Wednesday, August 03, 2011

Sluts And Celebrity

This is the cover photo from Lady Gaga's Born This Way release. I do hope that the irony here - an image of a woman so enhanced by make-up and prosthetics that she is unrecognizable - is clear enough. In any case, an intrepid and tireless critic of mine has named Stefanie Germonatta, pretty consistently, as one of three celebrities whose public image is a moral hazard when trying to talk about the word "slut".

Another is Britney Spears

Of course, no discussion of celebrities whose names are tied to sexual hedonism would be complete without Lady Madonna of Detroit.

It is dodgy to use celebrities as exemplars, either positive or negative, precisely because we in the public are exposed to an image. We encounter an artifice, a carefully crafted public-relations product rather than a human being. When we see Madonna in a bustier singing to women to express themselves if they want their man, we are watching a commercial. When we hear Lady Gaga sing a song, using a card game as an innuendo for oral sex, we are listening to product placement. When we hear Britney Spears tittering in her breathy soprano, "Oops, I did it again," it is not phony intimacy we hear; it is much worse - the phony come-on of the coquette, made doubly false by its inherent illusory quality as well as the inherent refusal of the coquette.

When anyone uses persons in the entertainment industry as examples of moral turpitude, we are playing the game the industry wants us to play. Whether or not Madonna, or Stefanie, or Britney are or are not sluts is a question they want us to ask so that we will pay attention to them and, hopefully, buy their music. Of course, the persona they create is what we are really purchasing, with the music the soundtrack to our thoughts about them; pushing the boundaries of bourgeois sexual propriety is not only the method by which we are enticed to buy. It is what they are selling.

More than anything, calling these women sluts, bad examples young women should not emulate, is to accept the lie of the image. Even if you believe the constant barrage of carefully placed "rumors" and "stories" in the celebrity press, alleging bad behavior, you are still participating in the game. Here in the entertainment industry, its insistence on visibility and image, we have one of the best examples of capitalism eating itself. On the one hand we have bourgeois morality, with its tsking and tutting about what is and is not "proper" dress and behavior. On the other hand we have millions invested in ensuring these boundaries and mores are clear precisely because they are traduced so thoroughly and consistently.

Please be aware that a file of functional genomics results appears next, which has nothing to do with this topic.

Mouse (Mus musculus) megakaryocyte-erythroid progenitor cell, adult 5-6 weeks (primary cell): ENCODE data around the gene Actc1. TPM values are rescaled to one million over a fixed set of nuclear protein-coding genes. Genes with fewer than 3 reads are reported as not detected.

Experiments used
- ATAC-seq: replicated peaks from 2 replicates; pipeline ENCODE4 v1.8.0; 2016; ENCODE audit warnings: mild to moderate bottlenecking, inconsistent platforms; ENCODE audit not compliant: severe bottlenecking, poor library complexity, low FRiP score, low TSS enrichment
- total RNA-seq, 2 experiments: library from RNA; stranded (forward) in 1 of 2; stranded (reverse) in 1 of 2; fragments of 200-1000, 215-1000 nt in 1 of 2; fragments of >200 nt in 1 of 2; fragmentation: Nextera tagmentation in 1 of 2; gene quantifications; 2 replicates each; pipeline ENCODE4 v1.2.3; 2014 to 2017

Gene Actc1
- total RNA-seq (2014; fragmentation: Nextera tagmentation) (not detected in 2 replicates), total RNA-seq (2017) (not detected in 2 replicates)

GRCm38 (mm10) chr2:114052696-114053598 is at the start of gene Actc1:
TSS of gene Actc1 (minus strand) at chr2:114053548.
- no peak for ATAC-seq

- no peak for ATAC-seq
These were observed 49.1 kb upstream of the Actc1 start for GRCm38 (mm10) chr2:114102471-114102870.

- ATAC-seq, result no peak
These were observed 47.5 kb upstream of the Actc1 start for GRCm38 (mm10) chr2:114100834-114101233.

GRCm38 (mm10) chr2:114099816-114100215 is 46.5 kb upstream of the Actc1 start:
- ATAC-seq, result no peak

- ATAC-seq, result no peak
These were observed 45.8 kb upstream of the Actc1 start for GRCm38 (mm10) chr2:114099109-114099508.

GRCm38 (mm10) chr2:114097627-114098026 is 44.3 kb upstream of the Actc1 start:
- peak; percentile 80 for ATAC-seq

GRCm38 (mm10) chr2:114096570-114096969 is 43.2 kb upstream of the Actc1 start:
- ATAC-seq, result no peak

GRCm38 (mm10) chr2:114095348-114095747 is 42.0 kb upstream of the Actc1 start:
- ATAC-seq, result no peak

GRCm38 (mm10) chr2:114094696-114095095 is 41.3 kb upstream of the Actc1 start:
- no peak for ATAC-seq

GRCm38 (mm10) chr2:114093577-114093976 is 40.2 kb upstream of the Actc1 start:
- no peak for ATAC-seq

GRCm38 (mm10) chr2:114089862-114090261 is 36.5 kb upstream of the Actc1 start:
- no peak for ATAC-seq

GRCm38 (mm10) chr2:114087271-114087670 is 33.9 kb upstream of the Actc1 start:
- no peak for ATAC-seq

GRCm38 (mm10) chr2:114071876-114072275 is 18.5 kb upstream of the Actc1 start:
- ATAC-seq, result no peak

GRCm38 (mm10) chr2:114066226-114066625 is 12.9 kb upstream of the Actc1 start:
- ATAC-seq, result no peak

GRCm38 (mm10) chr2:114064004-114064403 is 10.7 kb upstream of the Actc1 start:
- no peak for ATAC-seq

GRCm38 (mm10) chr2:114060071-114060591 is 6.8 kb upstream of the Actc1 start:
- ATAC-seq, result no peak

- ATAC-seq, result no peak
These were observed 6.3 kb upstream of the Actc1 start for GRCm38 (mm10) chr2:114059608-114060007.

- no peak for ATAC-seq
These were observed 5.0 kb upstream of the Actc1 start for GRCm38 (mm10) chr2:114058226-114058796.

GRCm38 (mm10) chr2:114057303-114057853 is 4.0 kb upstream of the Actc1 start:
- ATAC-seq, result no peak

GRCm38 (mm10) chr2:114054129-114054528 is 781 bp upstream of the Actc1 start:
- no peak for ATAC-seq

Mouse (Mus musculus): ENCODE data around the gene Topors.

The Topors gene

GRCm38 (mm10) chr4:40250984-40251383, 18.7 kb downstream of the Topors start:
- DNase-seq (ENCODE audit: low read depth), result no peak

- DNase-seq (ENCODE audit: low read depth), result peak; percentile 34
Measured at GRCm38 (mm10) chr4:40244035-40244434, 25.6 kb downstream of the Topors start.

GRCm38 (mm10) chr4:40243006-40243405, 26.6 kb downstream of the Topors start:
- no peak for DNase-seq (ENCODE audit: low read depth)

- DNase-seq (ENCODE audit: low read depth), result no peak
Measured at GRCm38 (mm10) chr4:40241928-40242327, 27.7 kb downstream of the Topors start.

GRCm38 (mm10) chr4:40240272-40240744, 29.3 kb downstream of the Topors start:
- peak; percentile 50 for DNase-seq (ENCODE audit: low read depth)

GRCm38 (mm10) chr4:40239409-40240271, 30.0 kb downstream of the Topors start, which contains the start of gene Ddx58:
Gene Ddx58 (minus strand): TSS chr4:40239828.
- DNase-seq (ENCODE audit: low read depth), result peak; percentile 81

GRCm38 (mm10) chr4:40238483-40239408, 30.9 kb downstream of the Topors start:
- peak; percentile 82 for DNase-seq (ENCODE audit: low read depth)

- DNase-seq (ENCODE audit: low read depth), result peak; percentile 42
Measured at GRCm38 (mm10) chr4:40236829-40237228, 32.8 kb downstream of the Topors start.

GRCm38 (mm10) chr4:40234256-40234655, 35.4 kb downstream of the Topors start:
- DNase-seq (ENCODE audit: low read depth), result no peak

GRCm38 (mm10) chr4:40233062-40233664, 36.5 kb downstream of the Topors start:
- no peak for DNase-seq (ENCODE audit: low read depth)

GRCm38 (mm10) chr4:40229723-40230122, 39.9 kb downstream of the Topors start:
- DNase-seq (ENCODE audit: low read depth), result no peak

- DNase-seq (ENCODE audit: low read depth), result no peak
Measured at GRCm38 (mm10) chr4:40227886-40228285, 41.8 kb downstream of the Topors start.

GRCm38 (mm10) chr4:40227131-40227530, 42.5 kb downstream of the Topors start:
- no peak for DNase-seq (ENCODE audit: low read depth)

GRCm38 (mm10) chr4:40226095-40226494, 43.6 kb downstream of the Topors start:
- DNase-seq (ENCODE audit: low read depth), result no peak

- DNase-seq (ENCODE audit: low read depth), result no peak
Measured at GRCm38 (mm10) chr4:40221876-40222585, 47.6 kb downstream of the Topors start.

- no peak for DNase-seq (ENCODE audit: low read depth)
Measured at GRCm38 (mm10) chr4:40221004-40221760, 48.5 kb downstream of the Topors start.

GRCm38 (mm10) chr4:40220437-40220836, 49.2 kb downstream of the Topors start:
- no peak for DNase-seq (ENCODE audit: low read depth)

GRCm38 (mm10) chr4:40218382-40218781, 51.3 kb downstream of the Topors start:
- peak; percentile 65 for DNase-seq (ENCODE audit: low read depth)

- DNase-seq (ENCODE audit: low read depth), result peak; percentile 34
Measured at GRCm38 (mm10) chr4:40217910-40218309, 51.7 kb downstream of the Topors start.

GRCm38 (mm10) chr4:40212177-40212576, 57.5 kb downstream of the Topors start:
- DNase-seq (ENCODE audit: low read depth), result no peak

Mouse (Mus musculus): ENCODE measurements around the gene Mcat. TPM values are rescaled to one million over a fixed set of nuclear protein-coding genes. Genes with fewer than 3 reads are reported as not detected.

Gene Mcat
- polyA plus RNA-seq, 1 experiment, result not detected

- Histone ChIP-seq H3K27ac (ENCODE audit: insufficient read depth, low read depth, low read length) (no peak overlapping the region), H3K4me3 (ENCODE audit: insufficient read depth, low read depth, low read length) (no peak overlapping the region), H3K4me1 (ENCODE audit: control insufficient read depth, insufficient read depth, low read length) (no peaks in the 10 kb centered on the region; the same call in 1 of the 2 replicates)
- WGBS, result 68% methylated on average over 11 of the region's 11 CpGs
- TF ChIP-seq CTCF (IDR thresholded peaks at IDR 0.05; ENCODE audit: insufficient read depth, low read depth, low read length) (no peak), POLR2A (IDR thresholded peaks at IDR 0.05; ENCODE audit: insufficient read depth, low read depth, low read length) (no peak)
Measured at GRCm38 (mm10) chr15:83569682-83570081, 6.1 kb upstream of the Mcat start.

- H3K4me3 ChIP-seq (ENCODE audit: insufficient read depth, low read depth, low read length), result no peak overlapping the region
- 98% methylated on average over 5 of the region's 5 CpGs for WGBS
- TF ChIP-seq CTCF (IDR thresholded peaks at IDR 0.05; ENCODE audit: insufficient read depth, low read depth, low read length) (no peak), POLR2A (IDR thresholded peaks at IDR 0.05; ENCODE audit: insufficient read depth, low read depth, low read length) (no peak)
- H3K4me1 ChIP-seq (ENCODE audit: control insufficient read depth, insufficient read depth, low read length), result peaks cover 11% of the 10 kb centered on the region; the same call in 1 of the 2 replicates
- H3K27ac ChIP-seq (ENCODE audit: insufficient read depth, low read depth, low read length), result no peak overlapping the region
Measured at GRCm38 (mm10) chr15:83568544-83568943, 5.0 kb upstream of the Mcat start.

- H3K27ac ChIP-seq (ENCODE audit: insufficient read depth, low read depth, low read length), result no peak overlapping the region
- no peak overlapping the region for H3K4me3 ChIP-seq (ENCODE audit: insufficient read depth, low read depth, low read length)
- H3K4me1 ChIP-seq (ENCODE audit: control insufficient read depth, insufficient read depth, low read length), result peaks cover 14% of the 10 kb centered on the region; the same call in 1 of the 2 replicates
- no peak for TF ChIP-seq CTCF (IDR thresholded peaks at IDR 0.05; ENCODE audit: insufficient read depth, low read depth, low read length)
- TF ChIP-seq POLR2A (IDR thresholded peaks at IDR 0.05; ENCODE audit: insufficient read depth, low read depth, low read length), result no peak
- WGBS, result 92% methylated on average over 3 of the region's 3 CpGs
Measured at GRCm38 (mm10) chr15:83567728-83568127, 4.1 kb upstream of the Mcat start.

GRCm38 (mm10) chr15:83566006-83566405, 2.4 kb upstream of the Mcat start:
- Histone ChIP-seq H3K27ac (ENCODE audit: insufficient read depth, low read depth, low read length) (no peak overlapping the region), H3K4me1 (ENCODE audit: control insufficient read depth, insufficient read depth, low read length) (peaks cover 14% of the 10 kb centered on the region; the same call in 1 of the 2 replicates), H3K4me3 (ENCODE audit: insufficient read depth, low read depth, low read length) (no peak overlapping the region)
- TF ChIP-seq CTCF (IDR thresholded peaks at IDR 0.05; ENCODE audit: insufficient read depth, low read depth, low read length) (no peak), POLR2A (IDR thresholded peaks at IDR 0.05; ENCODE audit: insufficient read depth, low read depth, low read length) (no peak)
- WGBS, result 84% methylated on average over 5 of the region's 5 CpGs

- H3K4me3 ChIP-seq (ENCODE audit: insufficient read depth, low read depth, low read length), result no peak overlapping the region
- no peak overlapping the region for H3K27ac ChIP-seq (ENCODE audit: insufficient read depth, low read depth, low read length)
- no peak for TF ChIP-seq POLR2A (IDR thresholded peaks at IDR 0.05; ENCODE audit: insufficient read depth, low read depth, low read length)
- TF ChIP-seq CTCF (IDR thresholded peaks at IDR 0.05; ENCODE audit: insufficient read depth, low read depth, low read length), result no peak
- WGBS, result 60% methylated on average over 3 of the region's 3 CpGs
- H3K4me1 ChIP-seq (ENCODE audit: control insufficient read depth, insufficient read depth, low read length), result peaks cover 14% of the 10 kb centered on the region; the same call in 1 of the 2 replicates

Which is all the more reason I don't buy moral scolding. Morality has always been a product sold. Whether in ancient times, or feudalism, or in high or late capitalism, the ruling classes have always set out rules for proper conduct, including sexual conduct, which they have refused to apply to themselves. The best examples, of course, come from high and late Victorian England, when a whole striving middle and upper-middle class refused to use the word "breast" when talking about chicken, or covered the legs of tables because it might induce sexual thoughts; all the while the aristocracy was coupling like ferrets in spring time, the only rule being that none of this behavior actually be discussed.

When a group of young women insist that the police not hold them responsible for their possible sexual victimization by labeling their dress or conduct "slutty", this is not acceptable, either, because the word is as much a way of managing the conduct of others as it is a moral epithet. Celebrities can and do dress and act slutty for the public's enjoyment and their profit. A young college student, or a group of friends out on the town, however, are forbidden from imitating this behavior.

Rather than play the game, which is rigged from the get-go, isn't it far better to encourage people to ask uncomfortable questions, including questions regarding how moral epithets are applied? Dragging celebrities in to the mix not only confuses the matter. It also continues to play by the very rules that are being questioned.

Virtual Tin Cup

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